In the 1960s, accessibility issues were an afterthought, and to this day getting to a toilet at the Sydney Opera House is not easy. At a recent Sydney Symphony performance, a visitor set out from a box seat above the orchestra to find a restroom, and found himself traversing some 110 steps, up and down - each way.

As a consequence, some visitors have never seen the opera house's spectacular common area, the elevated North Foyer, where before-show talks are given and concertgoers can sip wine during intermission while gazing out at Sydney's sparkling bridge and harbour.

Installing elevators would not be as easy as it sounds. Mr Utzon's sails are shells; inside, exquisitely nested, are smaller shells containing the performance halls, which themselves are ringed by the walkways and stairs the audiences use. The structures don't have sides or a back where new elements like elevators could be easily introduced. The renovation architects, ARM Architecture, settled on sluicing in small-footprint glass elevators on outside corners of each of the complex's halls.

That created a new problem: how to achieve pedestrian access to those corners. The concert hall is embraced by two giant parentheses of stairs, which rise to the North Foyer and the elevated back of the hall. With no other place to go, the architects are puncturing the grandest of these stairs to construct a tunnel that will take visitors with mobility issues to the new elevators.

The creation of the Sydney Opera House was an arduous process, marked by setbacks and compromise. Its genesis was in 1947, when the Sydney Symphony hired a British conductor, Eugene Goossens, to help give the orchestra and the city cultural prestige. The vibrant Goossens adopted Sydney as his own, discovering the young soprano Joan Sutherland, who went on to become an opera superstar.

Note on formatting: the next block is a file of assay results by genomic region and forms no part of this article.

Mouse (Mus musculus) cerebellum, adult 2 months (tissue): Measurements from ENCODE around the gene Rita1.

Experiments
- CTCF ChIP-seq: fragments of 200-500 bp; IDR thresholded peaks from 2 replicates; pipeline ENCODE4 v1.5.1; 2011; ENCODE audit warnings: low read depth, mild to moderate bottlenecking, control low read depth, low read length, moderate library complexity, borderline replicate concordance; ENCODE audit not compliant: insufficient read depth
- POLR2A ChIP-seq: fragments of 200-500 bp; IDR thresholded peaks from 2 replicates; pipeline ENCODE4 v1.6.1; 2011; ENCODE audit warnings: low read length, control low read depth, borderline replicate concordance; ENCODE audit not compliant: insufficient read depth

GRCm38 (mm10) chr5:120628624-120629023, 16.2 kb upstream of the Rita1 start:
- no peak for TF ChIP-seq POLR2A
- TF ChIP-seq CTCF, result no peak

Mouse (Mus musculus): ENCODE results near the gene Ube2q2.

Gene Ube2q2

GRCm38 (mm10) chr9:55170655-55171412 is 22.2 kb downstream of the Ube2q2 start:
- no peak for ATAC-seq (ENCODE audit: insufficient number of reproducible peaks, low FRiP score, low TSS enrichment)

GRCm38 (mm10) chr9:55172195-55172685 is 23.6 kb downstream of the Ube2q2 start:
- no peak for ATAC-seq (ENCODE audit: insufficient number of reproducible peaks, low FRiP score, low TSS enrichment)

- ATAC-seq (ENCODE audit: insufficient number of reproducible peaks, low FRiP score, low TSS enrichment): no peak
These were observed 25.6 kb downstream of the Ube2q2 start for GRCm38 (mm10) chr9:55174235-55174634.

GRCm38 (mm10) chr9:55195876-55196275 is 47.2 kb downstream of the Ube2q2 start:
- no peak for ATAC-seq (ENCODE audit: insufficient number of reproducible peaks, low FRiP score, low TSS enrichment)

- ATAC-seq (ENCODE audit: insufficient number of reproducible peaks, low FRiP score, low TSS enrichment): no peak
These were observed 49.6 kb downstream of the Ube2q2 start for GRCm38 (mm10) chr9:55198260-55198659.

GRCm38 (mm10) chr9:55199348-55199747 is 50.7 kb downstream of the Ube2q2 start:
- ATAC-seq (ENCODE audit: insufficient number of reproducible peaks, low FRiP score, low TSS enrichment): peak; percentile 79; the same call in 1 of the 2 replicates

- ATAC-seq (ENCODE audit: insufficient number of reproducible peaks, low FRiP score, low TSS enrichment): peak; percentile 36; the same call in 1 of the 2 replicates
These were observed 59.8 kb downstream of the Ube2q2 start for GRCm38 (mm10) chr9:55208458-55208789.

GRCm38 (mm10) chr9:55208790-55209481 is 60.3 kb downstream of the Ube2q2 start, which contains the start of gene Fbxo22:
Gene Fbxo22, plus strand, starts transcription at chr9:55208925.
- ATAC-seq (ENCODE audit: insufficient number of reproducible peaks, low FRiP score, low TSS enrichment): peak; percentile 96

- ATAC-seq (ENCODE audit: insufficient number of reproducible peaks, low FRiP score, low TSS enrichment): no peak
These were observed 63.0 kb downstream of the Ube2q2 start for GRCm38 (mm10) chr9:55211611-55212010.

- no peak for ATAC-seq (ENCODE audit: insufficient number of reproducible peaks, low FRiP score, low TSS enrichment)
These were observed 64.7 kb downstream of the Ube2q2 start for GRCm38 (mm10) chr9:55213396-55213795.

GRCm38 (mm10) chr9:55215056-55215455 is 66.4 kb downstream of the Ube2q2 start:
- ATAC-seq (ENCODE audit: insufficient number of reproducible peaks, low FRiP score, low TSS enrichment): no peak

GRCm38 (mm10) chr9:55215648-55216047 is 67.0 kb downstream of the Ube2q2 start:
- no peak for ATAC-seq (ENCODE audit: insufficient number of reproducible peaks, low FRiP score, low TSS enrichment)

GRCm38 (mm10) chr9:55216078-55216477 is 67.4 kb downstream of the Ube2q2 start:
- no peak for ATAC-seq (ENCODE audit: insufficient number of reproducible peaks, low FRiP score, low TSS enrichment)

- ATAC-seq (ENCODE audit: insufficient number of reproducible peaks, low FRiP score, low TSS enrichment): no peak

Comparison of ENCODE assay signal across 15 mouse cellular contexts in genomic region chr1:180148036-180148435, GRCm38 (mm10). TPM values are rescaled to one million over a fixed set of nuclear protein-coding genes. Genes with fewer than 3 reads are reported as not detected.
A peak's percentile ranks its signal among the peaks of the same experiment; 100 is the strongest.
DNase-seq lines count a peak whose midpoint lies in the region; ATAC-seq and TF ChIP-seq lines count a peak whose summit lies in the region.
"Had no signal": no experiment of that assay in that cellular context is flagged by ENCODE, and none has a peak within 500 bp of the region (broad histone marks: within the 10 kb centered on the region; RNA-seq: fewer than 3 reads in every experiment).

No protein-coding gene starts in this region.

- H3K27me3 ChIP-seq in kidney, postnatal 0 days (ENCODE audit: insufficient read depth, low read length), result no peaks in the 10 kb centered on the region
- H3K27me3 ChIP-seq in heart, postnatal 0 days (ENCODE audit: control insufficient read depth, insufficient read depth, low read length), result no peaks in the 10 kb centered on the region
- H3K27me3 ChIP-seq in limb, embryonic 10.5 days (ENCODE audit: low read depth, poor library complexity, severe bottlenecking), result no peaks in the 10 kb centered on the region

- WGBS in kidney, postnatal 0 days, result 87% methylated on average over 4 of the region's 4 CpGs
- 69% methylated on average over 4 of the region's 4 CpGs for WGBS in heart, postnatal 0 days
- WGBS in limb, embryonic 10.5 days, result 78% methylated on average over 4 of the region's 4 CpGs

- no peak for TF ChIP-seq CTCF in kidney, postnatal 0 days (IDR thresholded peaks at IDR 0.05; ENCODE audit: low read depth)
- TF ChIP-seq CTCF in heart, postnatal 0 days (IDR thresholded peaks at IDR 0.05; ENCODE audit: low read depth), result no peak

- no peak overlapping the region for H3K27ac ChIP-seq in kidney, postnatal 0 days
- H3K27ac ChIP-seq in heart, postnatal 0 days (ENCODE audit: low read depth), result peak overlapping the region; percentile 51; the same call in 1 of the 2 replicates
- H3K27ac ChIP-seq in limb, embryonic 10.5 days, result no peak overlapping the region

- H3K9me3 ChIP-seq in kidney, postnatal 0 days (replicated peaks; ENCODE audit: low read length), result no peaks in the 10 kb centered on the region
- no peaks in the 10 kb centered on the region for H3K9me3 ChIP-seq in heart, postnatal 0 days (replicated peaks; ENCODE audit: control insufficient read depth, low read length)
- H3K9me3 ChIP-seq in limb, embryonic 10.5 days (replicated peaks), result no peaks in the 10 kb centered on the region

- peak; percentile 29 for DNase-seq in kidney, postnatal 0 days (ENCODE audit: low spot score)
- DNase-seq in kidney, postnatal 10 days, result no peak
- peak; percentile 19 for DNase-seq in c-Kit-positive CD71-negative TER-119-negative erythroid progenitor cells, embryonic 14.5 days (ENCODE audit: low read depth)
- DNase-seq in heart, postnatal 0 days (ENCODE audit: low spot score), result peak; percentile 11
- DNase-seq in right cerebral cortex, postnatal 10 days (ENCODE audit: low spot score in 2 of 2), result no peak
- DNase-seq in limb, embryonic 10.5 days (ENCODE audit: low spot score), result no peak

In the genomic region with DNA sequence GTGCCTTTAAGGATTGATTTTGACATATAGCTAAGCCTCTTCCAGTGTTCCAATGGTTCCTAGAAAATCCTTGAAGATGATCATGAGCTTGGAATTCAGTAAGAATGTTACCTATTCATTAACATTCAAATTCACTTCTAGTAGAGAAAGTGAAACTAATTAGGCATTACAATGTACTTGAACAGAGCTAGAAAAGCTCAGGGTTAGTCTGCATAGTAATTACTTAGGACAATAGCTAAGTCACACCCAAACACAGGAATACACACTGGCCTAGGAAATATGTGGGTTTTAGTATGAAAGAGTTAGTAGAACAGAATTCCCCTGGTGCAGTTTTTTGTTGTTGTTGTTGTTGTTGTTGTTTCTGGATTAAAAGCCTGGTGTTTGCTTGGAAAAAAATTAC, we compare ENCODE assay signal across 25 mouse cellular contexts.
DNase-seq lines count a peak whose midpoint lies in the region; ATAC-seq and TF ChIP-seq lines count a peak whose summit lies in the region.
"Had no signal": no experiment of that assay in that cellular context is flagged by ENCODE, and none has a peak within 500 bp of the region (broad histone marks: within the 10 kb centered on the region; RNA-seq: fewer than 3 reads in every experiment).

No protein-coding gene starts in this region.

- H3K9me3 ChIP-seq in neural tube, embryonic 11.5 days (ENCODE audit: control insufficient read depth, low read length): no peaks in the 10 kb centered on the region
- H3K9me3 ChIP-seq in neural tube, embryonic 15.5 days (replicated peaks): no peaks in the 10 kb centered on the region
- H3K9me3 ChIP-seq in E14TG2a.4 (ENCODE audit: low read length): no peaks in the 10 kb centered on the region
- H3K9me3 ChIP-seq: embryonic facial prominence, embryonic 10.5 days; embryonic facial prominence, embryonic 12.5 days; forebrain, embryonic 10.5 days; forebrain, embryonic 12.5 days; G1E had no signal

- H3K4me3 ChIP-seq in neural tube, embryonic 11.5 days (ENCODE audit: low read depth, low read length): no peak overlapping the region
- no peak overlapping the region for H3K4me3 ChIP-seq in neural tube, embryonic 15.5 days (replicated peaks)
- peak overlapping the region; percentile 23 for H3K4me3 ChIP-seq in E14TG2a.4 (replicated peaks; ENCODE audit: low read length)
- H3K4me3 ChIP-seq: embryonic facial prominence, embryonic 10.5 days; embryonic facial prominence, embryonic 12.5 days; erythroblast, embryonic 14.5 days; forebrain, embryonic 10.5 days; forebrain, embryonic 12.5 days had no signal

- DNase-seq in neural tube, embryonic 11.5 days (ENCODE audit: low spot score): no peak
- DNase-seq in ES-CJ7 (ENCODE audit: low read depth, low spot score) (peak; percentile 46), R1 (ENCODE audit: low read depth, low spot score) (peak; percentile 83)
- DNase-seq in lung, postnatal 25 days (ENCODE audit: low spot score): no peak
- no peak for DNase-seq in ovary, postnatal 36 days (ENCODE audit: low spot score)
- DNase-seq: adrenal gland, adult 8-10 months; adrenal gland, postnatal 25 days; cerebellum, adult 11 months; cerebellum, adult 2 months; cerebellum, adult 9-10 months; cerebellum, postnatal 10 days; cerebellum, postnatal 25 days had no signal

He found support for a new opera house from the premier, or governor, of the state of New South Wales, Joe Cahill, a stout union man who bought into the idea that Sydney needed big ideas for a big future. The year was 1956; a worldwide call for designs was put out.

The unexpected winner of the design competition was the brilliant and iconoclastic Utzon. The wild surmise of his design sketches beguiled virtually all who saw them. Privately, Mr Utzon hoped he could figure out how to build it. He and Mr Cahill assured Australians that construction would take four years. Mr Utzon's lack of progress eventually brought him to a confrontation with the state government, and he was forced off the project, the cost of which eventually spiralled to more than 10 times the original estimate.

The work was finished by the young Australian architect Peter Hall, who solved many lingering issues and designed the luscious interiors.

Some sniffed at the new building. "This circus tent is not architecture," said Frank Lloyd Wright. But it swiftly became widely beloved, contributing far more than it cost to Australia's tourism industry.

"We don't want them to make perfect concrete and then try to blend it in with imperfect concrete," said Mr Rosicky. "You're not allowed to pretend it was always there." It's as if the Sydney Opera House is allowed to tell its own story, he said. "It's loud and expressive enough to do that." NYTIMES